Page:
At Cortlandt Street Subway Station, Art Woven from Words

David W. Dunlap New York Times

The Cortlandt Street station on the No. 1 line, which was wiped off the subway map on September 11, 2001, will be much more than a local stop in Lower Manhattan when it reopens in 2018.

The Cortlandt Street station’s walls will feature text from historical documents. The station, on the No. 1 line, is to reopen in 2018. Credit Sam Hodgson for The New York Times

The Cortlandt Street station’s walls will feature text from historical documents. The station, on the No. 1 line, is to reopen in 2018. Credit Sam Hodgson for The New York Times

As a gateway to destinations of worldwide significance — the World Trade Center and the National September 11 Memorial and Museum — it will be weaving together past and present, present and potential, underground and surface, commuter trains and subway service, deep-rooted memory and momentary impatience.

Weaving. Not threads or reeds. But words.

Weaving is the symbolism behind the $1 million art project being designed for the Cortlandt Street station by Ann Hamilton, who was chosen by the Metropolitan Transportation Authority Arts and Design program. Ms. Hamilton, 58, a professor of art at Ohio State University in Columbus, creates large-scale multimedia installations.

Her Cortlandt Street project was approved on Wednesday by the authority board.

The construction of the station, which is to cost about $101 million, is expected to begin in mid-May.

In Ms. Hamilton’s concept, which is still evolving, texts would fill about 70 percent of the station’s walls in the form of an elaborate concordance, something like a crossword puzzle.

Text fragments reading horizontally would probably come from documents of international significance, like the Universal Declaration of Human Rights and the United Nations Declaration on the Rights of Indigenous Peoples.

At intervals, certain words from the horizontal texts would align to form vertical spines. Those words — like “human” and “justice” — would be common to passages from national documents like the Declaration of Independence, the Constitution and the Declaration of Sentiments, adopted in 1848 in Seneca Falls, N.Y., which held that “all men and women are created equal.”

Explaining her approach, Ms. Hamilton said: “The station is in the ground. The ground is the underlayment, the place where we prepare for everything we build above. What are the documents that are the underlayment for our civic aspirations, the ones that have been collectively authored and collectively held?”

In 2011, she created an enormous concordance for the floor of the Thompson Library Buckeye Reading Room at Ohio State. The work is titled “Verse.”

Sandra Bloodworth, the director of the transportation authority’s Arts and Design program (formerly known as Arts for Transit), said the panel that chose Ms. Hamilton last year believed that her proposal “was mesmerizing and powerful, bringing a calming quality to a charged place.”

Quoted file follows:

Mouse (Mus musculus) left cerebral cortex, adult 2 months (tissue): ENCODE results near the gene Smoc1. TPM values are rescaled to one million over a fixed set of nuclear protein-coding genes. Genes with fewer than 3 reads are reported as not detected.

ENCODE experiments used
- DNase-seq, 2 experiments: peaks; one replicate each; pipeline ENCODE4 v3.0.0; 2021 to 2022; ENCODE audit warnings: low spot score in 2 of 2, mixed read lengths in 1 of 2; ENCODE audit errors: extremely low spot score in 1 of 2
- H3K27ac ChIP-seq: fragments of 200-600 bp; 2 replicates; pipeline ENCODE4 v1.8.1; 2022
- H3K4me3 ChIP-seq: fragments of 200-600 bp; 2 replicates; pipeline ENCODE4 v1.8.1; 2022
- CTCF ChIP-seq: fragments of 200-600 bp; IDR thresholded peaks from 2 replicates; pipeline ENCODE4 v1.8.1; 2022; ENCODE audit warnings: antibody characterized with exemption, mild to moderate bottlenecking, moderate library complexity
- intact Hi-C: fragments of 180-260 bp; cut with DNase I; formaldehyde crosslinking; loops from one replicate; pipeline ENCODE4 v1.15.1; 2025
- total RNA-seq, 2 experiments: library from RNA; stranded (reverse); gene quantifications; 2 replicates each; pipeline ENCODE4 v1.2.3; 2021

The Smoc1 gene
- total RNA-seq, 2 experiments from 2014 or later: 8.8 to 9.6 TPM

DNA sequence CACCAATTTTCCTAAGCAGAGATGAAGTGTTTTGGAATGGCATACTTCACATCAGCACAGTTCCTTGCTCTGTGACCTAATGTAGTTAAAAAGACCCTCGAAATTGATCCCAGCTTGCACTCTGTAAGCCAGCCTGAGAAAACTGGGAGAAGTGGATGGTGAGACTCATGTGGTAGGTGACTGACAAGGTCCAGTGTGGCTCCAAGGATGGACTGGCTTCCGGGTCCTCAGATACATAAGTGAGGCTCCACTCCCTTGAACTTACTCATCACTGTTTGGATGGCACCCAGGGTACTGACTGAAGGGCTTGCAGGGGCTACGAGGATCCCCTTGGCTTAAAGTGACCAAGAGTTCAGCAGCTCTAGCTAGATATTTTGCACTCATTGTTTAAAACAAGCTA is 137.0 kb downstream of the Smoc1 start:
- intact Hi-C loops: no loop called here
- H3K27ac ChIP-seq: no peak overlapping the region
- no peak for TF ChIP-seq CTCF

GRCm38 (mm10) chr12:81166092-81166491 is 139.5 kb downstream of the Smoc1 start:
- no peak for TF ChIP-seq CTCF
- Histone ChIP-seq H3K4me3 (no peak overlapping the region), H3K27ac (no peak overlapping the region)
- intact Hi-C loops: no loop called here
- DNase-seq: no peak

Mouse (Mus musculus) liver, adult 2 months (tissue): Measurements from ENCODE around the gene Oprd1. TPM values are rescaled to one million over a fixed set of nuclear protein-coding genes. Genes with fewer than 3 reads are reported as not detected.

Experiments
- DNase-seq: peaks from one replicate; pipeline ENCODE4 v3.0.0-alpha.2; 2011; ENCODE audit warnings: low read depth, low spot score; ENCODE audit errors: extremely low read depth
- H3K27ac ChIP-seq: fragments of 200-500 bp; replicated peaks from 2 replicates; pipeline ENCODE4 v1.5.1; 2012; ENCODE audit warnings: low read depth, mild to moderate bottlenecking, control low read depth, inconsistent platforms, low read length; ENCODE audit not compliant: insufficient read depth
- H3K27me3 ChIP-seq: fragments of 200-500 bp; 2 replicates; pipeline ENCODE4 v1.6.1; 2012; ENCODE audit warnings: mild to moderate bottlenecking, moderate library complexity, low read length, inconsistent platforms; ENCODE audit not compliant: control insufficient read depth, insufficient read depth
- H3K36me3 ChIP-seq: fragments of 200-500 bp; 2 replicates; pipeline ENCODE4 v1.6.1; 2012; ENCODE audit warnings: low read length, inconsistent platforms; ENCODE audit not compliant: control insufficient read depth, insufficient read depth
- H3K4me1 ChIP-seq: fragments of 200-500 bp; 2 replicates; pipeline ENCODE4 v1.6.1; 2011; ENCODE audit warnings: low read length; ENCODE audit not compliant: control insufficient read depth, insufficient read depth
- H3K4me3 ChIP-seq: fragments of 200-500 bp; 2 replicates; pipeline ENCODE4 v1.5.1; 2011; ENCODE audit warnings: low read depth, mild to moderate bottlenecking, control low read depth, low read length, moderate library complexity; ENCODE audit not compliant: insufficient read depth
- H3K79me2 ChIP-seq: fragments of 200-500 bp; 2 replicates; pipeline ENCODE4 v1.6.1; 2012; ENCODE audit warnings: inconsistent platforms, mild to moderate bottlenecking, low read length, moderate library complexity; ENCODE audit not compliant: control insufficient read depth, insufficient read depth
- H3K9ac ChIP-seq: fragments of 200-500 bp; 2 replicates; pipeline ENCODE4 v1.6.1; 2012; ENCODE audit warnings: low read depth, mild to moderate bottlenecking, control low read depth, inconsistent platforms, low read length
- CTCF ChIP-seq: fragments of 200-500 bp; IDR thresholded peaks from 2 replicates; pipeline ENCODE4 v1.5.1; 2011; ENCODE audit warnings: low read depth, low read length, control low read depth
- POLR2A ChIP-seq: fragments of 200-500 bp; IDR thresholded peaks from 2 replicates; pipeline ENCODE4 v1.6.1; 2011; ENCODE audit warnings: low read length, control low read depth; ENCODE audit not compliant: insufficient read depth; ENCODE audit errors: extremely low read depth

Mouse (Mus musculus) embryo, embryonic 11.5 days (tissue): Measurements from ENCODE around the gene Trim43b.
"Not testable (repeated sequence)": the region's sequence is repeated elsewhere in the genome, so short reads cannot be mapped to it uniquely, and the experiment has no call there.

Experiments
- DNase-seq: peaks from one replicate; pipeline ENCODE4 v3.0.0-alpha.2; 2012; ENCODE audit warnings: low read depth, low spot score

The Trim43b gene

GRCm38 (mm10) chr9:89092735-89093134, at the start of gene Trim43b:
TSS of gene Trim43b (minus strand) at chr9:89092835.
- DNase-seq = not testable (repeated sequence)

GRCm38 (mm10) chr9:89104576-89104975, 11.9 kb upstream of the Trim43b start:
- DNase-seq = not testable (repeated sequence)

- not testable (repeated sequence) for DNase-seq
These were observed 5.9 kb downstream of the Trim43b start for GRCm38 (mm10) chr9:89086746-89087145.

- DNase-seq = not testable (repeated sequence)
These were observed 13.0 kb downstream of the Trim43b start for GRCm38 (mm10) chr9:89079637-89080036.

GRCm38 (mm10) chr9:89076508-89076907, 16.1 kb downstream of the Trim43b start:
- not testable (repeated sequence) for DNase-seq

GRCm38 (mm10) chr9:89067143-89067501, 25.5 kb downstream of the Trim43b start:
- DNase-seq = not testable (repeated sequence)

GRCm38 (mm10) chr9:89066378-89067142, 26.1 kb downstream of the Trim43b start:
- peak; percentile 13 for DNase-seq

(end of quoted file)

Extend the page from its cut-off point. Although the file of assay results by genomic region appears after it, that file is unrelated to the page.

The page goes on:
Because the station will have a prominent entrance directly from the World Trade Center Transportation Hub, which is opening this year, Ms. Hamilton has deliberately worked in the nearly all-white palette established by Santiago Calatrava, the principal architect of the hub.

Though details have yet to be worked out, the letters will probably be about three and a half inches high and probably in a serif typeface, like Trajan, designed by Carol Twombly. They will be white on a white surface, but probably in relief or somewhat recessed, so that their contours can be discerned.

“It doesn’t demand your attention,” Ms. Hamilton said, “but it catches your attention.”

It has evidently caught the attention of those who have been given a preliminary glimpse.

“These are texts born in response to despotism, tyranny and mass murder,” the director of the memorial museum, Alice M. Greenwald, said. “They are expressions of hope and faith in the possibility that the best of our human nature can triumph over the worst.”

“To imagine that these words will now be part of the arrival and departure experience for commuters on their quotidian ritual journeys, and for tourists and visitors to the 9/11 memorial and museum, seems just right,” she said.

Catherine McVay Hughes, the chairwoman of Community Board 1 in Lower Manhattan, said, “Each of these travelers will bring their own associations to the words that Ann Hamilton assembles, and we’re looking forward to learning more about it.”

Even constant users of the station ought to notice different words and passages each time they walk through, said Jessica Lappin, the president of the Alliance for Downtown New York. “When it’s completed, it will allow us each to pause, reflect and interpret the station in our own way,” she said. “It should be moving and powerful and certainly worth the wait.”


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